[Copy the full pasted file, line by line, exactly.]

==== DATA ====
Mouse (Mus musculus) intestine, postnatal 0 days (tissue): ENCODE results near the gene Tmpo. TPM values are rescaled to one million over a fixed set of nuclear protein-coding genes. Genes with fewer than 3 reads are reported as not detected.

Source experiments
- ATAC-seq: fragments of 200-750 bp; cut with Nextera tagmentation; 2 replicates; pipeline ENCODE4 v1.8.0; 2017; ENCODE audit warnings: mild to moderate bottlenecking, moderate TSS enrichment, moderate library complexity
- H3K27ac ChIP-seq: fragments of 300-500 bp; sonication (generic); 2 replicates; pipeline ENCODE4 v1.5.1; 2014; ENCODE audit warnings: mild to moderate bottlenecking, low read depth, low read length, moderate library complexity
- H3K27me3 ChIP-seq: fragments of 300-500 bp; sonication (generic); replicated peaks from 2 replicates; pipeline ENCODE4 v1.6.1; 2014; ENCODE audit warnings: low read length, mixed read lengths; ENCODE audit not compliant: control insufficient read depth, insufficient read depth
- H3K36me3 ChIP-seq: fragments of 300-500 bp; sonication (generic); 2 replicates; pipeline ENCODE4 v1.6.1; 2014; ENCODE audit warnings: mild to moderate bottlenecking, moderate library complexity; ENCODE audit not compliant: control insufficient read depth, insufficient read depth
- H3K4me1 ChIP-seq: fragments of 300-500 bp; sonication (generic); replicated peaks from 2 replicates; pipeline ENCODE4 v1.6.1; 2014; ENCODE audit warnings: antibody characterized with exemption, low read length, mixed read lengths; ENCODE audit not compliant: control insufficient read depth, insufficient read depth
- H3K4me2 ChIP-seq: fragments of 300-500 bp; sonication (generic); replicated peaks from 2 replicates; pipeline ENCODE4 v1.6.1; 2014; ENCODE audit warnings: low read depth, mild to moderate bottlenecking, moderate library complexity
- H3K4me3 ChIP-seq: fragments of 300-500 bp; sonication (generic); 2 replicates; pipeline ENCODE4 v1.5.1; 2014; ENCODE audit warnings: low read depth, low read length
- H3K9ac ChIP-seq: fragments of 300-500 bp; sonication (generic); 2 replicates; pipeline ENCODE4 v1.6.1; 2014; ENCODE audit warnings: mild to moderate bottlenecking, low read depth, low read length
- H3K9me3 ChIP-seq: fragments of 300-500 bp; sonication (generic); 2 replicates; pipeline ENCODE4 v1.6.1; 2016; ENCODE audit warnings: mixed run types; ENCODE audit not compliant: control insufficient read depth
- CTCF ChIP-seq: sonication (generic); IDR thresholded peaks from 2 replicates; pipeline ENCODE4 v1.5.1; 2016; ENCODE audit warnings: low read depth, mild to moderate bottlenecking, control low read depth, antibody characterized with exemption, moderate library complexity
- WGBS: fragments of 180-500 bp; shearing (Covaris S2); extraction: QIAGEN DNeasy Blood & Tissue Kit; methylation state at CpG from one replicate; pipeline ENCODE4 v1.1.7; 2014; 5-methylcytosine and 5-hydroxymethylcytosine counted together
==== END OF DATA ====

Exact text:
Mouse (Mus musculus) intestine, postnatal 0 days (tissue): ENCODE results near the gene Tmpo. TPM values are rescaled to one million over a fixed set of nuclear protein-coding genes. Genes with fewer than 3 reads are reported as not detected.

Source experiments
- ATAC-seq: fragments of 200-750 bp; cut with Nextera tagmentation; 2 replicates; pipeline ENCODE4 v1.8.0; 2017; ENCODE audit warnings: mild to moderate bottlenecking, moderate TSS enrichment, moderate library complexity
- H3K27ac ChIP-seq: fragments of 300-500 bp; sonication (generic); 2 replicates; pipeline ENCODE4 v1.5.1; 2014; ENCODE audit warnings: mild to moderate bottlenecking, low read depth, low read length, moderate library complexity
- H3K27me3 ChIP-seq: fragments of 300-500 bp; sonication (generic); replicated peaks from 2 replicates; pipeline ENCODE4 v1.6.1; 2014; ENCODE audit warnings: low read length, mixed read lengths; ENCODE audit not compliant: control insufficient read depth, insufficient read depth
- H3K36me3 ChIP-seq: fragments of 300-500 bp; sonication (generic); 2 replicates; pipeline ENCODE4 v1.6.1; 2014; ENCODE audit warnings: mild to moderate bottlenecking, moderate library complexity; ENCODE audit not compliant: control insufficient read depth, insufficient read depth
- H3K4me1 ChIP-seq: fragments of 300-500 bp; sonication (generic); replicated peaks from 2 replicates; pipeline ENCODE4 v1.6.1; 2014; ENCODE audit warnings: antibody characterized with exemption, low read length, mixed read lengths; ENCODE audit not compliant: control insufficient read depth, insufficient read depth
- H3K4me2 ChIP-seq: fragments of 300-500 bp; sonication (generic); replicated peaks from 2 replicates; pipeline ENCODE4 v1.6.1; 2014; ENCODE audit warnings: low read depth, mild to moderate bottlenecking, moderate library complexity
- H3K4me3 ChIP-seq: fragments of 300-500 bp; sonication (generic); 2 replicates; pipeline ENCODE4 v1.5.1; 2014; ENCODE audit warnings: low read depth, low read length
- H3K9ac ChIP-seq: fragments of 300-500 bp; sonication (generic); 2 replicates; pipeline ENCODE4 v1.6.1; 2014; ENCODE audit warnings: mild to moderate bottlenecking, low read depth, low read length
- H3K9me3 ChIP-seq: fragments of 300-500 bp; sonication (generic); 2 replicates; pipeline ENCODE4 v1.6.1; 2016; ENCODE audit warnings: mixed run types; ENCODE audit not compliant: control insufficient read depth
- CTCF ChIP-seq: sonication (generic); IDR thresholded peaks from 2 replicates; pipeline ENCODE4 v1.5.1; 2016; ENCODE audit warnings: low read depth, mild to moderate bottlenecking, control low read depth, antibody characterized with exemption, moderate library complexity
- WGBS: fragments of 180-500 bp; shearing (Covaris S2); extraction: QIAGEN DNeasy Blood & Tissue Kit; methylation state at CpG from one replicate; pipeline ENCODE4 v1.1.7; 2014; 5-methylcytosine and 5-hydroxymethylcytosine counted together